Not Seen, Not Heard: Lebanon’s Woman Problem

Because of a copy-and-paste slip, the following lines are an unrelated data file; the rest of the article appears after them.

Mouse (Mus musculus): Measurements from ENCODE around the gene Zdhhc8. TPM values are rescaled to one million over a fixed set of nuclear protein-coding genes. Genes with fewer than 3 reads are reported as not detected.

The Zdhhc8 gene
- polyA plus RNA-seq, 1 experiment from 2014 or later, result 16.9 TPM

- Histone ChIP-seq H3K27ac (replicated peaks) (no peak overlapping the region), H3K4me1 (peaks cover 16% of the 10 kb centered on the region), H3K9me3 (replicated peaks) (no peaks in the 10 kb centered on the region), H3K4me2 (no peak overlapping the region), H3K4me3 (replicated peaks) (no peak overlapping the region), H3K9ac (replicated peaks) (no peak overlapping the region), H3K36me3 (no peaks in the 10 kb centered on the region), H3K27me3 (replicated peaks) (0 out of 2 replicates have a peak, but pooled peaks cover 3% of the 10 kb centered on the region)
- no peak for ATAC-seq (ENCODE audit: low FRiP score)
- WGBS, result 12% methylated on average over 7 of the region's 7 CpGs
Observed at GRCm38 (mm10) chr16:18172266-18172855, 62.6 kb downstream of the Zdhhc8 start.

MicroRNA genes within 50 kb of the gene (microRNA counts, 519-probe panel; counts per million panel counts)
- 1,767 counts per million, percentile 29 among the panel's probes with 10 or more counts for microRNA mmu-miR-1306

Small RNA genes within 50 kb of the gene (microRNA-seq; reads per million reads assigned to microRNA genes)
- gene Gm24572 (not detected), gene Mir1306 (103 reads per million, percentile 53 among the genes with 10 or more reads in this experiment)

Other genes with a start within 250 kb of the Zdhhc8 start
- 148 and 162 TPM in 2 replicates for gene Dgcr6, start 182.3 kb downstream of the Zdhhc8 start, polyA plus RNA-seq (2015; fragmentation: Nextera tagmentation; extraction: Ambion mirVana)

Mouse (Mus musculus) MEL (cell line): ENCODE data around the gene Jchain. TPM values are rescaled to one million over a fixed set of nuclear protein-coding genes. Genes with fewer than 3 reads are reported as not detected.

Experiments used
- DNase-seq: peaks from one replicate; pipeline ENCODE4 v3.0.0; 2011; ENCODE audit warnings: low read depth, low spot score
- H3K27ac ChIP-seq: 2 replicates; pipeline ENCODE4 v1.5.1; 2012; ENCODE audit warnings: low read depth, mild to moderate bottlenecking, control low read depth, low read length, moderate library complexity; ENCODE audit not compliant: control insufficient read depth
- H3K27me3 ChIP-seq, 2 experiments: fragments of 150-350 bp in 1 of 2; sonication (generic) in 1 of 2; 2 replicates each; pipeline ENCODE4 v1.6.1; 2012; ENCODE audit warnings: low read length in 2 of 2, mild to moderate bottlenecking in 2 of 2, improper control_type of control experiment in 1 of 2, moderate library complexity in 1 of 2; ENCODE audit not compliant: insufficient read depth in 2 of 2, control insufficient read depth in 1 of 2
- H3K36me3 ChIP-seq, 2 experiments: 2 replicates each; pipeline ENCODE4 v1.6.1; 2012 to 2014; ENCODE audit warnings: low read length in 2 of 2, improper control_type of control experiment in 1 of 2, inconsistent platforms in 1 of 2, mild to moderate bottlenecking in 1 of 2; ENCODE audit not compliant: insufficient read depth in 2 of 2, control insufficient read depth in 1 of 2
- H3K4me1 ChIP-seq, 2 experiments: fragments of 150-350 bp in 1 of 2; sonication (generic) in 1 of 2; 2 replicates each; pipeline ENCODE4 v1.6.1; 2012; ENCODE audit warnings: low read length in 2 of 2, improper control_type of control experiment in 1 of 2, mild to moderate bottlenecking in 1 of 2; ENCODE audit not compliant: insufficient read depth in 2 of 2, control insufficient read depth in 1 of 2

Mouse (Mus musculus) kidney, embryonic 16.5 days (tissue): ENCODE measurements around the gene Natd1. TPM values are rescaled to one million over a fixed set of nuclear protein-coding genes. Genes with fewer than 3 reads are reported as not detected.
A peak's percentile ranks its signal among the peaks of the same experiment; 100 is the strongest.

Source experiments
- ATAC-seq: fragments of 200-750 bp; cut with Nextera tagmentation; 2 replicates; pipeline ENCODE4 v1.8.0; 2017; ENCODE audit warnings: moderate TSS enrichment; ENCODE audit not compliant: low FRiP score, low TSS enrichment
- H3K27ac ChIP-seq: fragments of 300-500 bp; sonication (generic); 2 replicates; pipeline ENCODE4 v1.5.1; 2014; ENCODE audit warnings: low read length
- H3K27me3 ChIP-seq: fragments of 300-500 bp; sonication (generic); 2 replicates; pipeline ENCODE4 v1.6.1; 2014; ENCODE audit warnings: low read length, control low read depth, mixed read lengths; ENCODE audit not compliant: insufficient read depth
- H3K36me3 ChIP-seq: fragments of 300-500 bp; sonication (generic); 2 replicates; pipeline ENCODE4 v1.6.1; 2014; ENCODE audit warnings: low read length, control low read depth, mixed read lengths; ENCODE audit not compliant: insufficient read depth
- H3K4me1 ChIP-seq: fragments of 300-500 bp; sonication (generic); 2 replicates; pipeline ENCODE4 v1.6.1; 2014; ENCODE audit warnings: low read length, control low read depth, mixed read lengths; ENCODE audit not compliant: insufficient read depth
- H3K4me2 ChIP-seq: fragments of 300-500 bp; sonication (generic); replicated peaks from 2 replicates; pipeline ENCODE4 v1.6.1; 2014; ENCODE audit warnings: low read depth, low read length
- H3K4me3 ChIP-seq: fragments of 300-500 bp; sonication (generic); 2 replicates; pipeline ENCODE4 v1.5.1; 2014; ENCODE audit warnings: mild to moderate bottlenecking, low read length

When Mohamad Najem wrote a public post about refusing to be part of an all-male panel for a tech conference in Beirut, it was shared more than a thousand times by people who praised his stance. Not only had he convinced the organizers of the conference, which he did not wish to name for fear of embarrassing them, to replace him with a female panelist, but he ignited an important discussion that hit a nerve in Lebanon’s tight-knit startup community. His widespread support among men and women meant he’d surely made an impact. But less than two weeks later, Lebanon’s central bank held its annual accelerator conference BDL Accelerate, hosting a variety of experts from all over the world. As the highly anticipated conference began, tweets began appearing about the lack of women panelists. Najem counted seven women and 65 men. The lack of female panelists is a global issue that comes up periodically through blogs and news articles. A Tumblr account called “Congrats, you have an all-male panel!” and a Twitter hashtag #Manels invite people to post photos on the subject.